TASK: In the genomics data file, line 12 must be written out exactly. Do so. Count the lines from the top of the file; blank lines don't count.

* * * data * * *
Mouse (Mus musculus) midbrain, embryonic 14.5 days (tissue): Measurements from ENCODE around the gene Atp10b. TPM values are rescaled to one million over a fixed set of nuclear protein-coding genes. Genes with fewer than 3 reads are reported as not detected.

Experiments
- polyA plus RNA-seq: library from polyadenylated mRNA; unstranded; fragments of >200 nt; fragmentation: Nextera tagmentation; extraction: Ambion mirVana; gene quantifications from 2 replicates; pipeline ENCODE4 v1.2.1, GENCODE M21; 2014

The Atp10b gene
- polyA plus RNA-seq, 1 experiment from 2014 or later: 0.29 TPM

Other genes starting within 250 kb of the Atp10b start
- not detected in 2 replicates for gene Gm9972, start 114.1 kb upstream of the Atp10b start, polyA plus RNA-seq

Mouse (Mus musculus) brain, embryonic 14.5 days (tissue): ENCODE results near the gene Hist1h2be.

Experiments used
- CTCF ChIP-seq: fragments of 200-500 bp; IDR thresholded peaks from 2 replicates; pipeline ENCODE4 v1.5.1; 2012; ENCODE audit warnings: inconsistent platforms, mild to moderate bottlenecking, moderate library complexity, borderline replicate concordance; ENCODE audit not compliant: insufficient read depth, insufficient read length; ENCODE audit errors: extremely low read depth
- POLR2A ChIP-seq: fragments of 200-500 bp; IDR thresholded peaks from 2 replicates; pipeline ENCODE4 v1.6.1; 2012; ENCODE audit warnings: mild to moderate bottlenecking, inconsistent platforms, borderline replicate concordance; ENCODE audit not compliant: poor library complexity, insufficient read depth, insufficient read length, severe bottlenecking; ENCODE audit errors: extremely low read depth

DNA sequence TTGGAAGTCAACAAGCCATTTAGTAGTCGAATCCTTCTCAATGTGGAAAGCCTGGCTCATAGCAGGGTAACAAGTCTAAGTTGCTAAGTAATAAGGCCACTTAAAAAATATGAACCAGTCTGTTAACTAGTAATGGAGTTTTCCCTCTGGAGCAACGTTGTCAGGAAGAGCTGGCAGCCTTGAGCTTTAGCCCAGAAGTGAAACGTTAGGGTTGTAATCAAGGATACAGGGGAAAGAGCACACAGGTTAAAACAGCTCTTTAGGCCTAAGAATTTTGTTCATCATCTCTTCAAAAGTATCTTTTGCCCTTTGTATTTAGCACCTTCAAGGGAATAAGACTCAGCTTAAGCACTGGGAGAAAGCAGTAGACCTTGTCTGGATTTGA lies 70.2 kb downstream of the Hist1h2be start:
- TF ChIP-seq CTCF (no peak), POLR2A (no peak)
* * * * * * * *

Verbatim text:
DNA sequence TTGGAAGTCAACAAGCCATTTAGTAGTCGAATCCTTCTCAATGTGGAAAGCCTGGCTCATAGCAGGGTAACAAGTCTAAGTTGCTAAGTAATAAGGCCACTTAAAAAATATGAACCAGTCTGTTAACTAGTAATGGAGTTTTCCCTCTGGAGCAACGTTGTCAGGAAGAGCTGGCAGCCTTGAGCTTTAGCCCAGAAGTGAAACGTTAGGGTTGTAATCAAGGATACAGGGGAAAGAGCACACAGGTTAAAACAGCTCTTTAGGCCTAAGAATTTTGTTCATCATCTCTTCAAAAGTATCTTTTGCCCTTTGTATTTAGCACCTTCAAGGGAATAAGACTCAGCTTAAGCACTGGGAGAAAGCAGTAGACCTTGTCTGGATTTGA lies 70.2 kb downstream of the Hist1h2be start: